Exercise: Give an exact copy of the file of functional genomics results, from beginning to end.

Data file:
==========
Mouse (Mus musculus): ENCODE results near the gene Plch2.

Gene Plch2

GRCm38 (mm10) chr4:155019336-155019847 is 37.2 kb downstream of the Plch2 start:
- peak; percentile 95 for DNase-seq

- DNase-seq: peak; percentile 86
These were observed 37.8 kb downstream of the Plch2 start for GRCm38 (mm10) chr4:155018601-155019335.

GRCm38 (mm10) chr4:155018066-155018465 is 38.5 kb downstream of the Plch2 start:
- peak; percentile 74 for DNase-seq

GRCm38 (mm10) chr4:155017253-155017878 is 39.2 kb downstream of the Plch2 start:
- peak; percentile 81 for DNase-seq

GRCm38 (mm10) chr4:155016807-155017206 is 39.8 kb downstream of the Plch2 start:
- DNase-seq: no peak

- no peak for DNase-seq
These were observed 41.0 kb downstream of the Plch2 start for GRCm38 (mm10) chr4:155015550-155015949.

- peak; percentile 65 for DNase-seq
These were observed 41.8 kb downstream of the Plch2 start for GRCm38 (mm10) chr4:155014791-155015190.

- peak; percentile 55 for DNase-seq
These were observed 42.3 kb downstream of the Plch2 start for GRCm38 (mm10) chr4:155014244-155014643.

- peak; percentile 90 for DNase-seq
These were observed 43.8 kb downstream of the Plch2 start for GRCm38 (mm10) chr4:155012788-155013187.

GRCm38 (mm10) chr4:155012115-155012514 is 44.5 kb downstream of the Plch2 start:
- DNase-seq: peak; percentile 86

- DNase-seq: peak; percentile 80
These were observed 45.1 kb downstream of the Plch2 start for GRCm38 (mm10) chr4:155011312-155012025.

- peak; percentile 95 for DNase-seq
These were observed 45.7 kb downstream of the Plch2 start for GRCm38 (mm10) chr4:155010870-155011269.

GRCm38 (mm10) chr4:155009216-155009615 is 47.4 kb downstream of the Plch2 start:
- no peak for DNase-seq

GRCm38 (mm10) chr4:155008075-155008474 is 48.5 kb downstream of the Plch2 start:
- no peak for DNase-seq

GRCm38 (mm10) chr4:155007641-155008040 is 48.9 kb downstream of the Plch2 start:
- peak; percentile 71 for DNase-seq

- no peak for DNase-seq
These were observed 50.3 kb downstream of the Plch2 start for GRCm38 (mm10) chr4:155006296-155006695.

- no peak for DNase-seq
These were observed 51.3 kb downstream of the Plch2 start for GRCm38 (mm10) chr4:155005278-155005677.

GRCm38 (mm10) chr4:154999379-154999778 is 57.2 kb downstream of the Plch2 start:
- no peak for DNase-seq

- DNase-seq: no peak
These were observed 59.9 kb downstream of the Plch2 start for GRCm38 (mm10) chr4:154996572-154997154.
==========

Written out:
Mouse (Mus musculus): ENCODE results near the gene Plch2.

Gene Plch2

GRCm38 (mm10) chr4:155019336-155019847 is 37.2 kb downstream of the Plch2 start:
- peak; percentile 95 for DNase-seq

- DNase-seq: peak; percentile 86
These were observed 37.8 kb downstream of the Plch2 start for GRCm38 (mm10) chr4:155018601-155019335.

GRCm38 (mm10) chr4:155018066-155018465 is 38.5 kb downstream of the Plch2 start:
- peak; percentile 74 for DNase-seq

GRCm38 (mm10) chr4:155017253-155017878 is 39.2 kb downstream of the Plch2 start:
- peak; percentile 81 for DNase-seq

GRCm38 (mm10) chr4:155016807-155017206 is 39.8 kb downstream of the Plch2 start:
- DNase-seq: no peak

- no peak for DNase-seq
These were observed 41.0 kb downstream of the Plch2 start for GRCm38 (mm10) chr4:155015550-155015949.

- peak; percentile 65 for DNase-seq
These were observed 41.8 kb downstream of the Plch2 start for GRCm38 (mm10) chr4:155014791-155015190.

- peak; percentile 55 for DNase-seq
These were observed 42.3 kb downstream of the Plch2 start for GRCm38 (mm10) chr4:155014244-155014643.

- peak; percentile 90 for DNase-seq
These were observed 43.8 kb downstream of the Plch2 start for GRCm38 (mm10) chr4:155012788-155013187.

GRCm38 (mm10) chr4:155012115-155012514 is 44.5 kb downstream of the Plch2 start:
- DNase-seq: peak; percentile 86

- DNase-seq: peak; percentile 80
These were observed 45.1 kb downstream of the Plch2 start for GRCm38 (mm10) chr4:155011312-155012025.

- peak; percentile 95 for DNase-seq
These were observed 45.7 kb downstream of the Plch2 start for GRCm38 (mm10) chr4:155010870-155011269.

GRCm38 (mm10) chr4:155009216-155009615 is 47.4 kb downstream of the Plch2 start:
- no peak for DNase-seq

GRCm38 (mm10) chr4:155008075-155008474 is 48.5 kb downstream of the Plch2 start:
- no peak for DNase-seq

GRCm38 (mm10) chr4:155007641-155008040 is 48.9 kb downstream of the Plch2 start:
- peak; percentile 71 for DNase-seq

- no peak for DNase-seq
These were observed 50.3 kb downstream of the Plch2 start for GRCm38 (mm10) chr4:155006296-155006695.

- no peak for DNase-seq
These were observed 51.3 kb downstream of the Plch2 start for GRCm38 (mm10) chr4:155005278-155005677.

GRCm38 (mm10) chr4:154999379-154999778 is 57.2 kb downstream of the Plch2 start:
- no peak for DNase-seq

- DNase-seq: no peak
These were observed 59.9 kb downstream of the Plch2 start for GRCm38 (mm10) chr4:154996572-154997154.